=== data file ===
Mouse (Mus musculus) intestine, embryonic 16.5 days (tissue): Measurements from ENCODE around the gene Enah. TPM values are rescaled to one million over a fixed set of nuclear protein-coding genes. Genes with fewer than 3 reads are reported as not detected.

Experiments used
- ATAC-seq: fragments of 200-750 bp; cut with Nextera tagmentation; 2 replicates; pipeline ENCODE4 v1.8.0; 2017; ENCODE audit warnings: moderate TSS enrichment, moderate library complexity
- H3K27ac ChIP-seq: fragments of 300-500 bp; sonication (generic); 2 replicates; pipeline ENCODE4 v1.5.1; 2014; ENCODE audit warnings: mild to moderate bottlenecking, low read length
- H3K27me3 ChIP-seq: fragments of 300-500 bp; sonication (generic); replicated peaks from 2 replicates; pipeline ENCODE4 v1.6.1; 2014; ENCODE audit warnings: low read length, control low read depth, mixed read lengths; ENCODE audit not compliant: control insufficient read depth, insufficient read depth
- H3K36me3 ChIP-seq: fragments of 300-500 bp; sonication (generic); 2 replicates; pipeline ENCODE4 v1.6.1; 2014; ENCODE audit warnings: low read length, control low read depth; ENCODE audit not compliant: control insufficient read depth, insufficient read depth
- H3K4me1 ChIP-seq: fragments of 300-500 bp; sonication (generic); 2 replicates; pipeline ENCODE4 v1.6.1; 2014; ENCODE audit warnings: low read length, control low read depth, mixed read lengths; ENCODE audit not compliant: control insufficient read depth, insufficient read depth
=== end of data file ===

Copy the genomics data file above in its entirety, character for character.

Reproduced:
Mouse (Mus musculus) intestine, embryonic 16.5 days (tissue): Measurements from ENCODE around the gene Enah. TPM values are rescaled to one million over a fixed set of nuclear protein-coding genes. Genes with fewer than 3 reads are reported as not detected.

Experiments used
- ATAC-seq: fragments of 200-750 bp; cut with Nextera tagmentation; 2 replicates; pipeline ENCODE4 v1.8.0; 2017; ENCODE audit warnings: moderate TSS enrichment, moderate library complexity
- H3K27ac ChIP-seq: fragments of 300-500 bp; sonication (generic); 2 replicates; pipeline ENCODE4 v1.5.1; 2014; ENCODE audit warnings: mild to moderate bottlenecking, low read length
- H3K27me3 ChIP-seq: fragments of 300-500 bp; sonication (generic); replicated peaks from 2 replicates; pipeline ENCODE4 v1.6.1; 2014; ENCODE audit warnings: low read length, control low read depth, mixed read lengths; ENCODE audit not compliant: control insufficient read depth, insufficient read depth
- H3K36me3 ChIP-seq: fragments of 300-500 bp; sonication (generic); 2 replicates; pipeline ENCODE4 v1.6.1; 2014; ENCODE audit warnings: low read length, control low read depth; ENCODE audit not compliant: control insufficient read depth, insufficient read depth
- H3K4me1 ChIP-seq: fragments of 300-500 bp; sonication (generic); 2 replicates; pipeline ENCODE4 v1.6.1; 2014; ENCODE audit warnings: low read length, control low read depth, mixed read lengths; ENCODE audit not compliant: control insufficient read depth, insufficient read depth